I mentioned during one of the Fate post comments that this was the only game I played for more than a decade, first fresh out of the thin red box/envelope/cover in 1987 and finally beating it at the turn of the millennium. Back when it was fresh, a friend of the family passed by our computer, saw the box and joked, “Deathlord: learn hundreds of imaginative ways to kill people...” I only played it on Apple ][c. The internet needed to be invented in order to finish it. For death protection, I used Copy II+ on a rotating set of 5 ¼ floppies (converted to double-sided discs with a half-moon hole punch, of course). Information from other posters is news to me: if I knew there was a hint book, I would have driven to Babagge’s or equivalent hoping to find a non-shrink-wrapped copy for a strategic peak and I would have finally bought the thing after too many trips to the mall.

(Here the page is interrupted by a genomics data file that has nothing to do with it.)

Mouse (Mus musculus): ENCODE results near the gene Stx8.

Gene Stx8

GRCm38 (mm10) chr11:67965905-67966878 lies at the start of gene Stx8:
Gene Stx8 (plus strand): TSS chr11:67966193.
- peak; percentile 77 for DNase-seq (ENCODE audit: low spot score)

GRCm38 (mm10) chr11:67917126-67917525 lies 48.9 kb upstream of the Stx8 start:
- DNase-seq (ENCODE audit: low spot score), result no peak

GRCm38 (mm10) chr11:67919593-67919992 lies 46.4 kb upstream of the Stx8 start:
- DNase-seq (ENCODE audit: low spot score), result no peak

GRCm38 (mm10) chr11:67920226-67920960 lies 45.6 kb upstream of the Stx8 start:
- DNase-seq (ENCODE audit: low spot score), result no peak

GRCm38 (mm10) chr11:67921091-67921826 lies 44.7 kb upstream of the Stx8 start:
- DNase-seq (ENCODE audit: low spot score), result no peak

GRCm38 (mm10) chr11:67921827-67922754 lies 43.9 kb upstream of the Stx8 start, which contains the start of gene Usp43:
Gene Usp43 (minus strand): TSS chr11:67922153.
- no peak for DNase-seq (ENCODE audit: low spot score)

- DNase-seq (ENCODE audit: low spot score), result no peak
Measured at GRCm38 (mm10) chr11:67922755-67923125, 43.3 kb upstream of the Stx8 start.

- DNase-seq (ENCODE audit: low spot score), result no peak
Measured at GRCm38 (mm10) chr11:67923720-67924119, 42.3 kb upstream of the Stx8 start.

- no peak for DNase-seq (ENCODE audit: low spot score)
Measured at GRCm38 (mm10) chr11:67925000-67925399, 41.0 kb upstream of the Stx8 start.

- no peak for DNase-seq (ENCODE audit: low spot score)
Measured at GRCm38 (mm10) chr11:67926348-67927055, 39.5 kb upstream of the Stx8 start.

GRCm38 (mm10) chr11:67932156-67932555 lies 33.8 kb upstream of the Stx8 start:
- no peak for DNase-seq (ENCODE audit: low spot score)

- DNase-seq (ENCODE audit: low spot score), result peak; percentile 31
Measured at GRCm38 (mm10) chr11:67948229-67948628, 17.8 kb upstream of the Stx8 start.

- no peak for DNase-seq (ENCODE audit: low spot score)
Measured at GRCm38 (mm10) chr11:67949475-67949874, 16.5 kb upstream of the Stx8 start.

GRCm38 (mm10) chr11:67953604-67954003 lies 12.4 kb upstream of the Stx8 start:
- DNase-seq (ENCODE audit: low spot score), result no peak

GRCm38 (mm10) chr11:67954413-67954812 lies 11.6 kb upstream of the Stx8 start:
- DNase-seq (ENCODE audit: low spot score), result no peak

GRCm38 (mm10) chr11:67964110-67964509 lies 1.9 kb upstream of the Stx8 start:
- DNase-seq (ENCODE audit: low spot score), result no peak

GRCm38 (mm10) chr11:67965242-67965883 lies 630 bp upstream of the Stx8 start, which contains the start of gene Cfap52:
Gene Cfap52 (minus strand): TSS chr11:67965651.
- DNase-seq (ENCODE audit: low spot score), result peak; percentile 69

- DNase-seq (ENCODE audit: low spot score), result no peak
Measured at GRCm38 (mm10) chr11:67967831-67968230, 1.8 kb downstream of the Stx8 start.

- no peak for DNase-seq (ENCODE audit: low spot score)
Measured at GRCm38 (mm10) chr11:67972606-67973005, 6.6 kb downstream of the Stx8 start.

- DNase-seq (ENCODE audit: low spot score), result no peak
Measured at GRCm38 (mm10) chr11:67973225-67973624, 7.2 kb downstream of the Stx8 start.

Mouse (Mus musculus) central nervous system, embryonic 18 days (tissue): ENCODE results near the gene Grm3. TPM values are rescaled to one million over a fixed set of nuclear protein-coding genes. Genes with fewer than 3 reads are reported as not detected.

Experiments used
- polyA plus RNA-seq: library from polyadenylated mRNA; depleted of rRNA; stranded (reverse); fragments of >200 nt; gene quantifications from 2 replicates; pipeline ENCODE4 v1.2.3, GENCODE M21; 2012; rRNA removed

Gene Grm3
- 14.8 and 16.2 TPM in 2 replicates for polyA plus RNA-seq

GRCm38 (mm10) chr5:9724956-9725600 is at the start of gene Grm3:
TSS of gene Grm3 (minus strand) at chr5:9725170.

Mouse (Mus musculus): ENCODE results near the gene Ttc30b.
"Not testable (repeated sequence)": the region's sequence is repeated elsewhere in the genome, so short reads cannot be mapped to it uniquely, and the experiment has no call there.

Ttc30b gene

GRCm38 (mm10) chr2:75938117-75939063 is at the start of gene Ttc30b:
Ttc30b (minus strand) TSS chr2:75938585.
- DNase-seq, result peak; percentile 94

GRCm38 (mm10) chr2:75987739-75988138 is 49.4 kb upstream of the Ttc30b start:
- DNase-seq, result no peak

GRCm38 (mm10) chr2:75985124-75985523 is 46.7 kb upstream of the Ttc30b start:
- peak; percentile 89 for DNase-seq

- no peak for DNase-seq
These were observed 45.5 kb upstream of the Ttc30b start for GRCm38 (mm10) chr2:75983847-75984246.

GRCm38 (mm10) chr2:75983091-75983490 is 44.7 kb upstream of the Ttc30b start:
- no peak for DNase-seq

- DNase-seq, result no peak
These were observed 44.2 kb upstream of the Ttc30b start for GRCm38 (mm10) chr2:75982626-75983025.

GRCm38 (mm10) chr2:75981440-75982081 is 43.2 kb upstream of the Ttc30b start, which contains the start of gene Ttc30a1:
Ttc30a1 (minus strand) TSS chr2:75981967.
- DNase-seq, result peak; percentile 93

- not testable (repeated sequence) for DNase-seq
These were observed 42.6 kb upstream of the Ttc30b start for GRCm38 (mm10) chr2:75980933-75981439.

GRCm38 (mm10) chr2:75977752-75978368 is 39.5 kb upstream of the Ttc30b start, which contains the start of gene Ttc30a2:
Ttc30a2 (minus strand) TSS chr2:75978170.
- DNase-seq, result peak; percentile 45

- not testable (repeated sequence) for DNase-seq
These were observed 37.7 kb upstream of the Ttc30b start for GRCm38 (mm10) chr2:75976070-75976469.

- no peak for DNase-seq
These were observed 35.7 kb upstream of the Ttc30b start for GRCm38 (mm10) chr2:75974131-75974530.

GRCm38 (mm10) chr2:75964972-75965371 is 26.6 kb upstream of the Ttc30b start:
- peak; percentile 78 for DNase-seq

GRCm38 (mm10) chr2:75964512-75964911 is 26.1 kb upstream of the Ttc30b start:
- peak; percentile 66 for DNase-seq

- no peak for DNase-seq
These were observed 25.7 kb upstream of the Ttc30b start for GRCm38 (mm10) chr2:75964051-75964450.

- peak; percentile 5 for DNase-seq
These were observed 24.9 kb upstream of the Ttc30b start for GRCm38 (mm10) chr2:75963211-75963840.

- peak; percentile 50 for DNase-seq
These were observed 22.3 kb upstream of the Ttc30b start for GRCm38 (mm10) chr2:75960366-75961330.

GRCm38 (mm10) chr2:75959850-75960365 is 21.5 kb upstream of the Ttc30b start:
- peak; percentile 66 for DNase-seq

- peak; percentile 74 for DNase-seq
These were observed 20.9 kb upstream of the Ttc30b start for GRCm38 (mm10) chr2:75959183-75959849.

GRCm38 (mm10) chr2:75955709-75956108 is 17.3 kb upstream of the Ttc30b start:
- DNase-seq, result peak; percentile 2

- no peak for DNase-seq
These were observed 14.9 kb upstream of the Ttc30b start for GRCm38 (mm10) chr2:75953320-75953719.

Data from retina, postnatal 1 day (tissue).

Instead of hint books and “cast and cancel” (seriously? you-all are breaking the heart of junior high school me who would have sector-edited this game if it was possible, when my anemic magic users just needed to pretend to cast spells!), I had graph paper (often re-cut and pasted by hand), a single sheet of critical hints, and a reoccurring urge to pull the ][c by its built -in handle out of cold storage in my parent’s basement during school breaks. In the early days of the internet, I contributed to Wilson Lau’s Deathlord FAQ, and through modem conversations with him I learned the last word needed to finish it. I still don’t know where I missed one of the 7 words (it’s not a spoiler if it’s on the box), but I probably have a pencil map where it’s marked on a wall.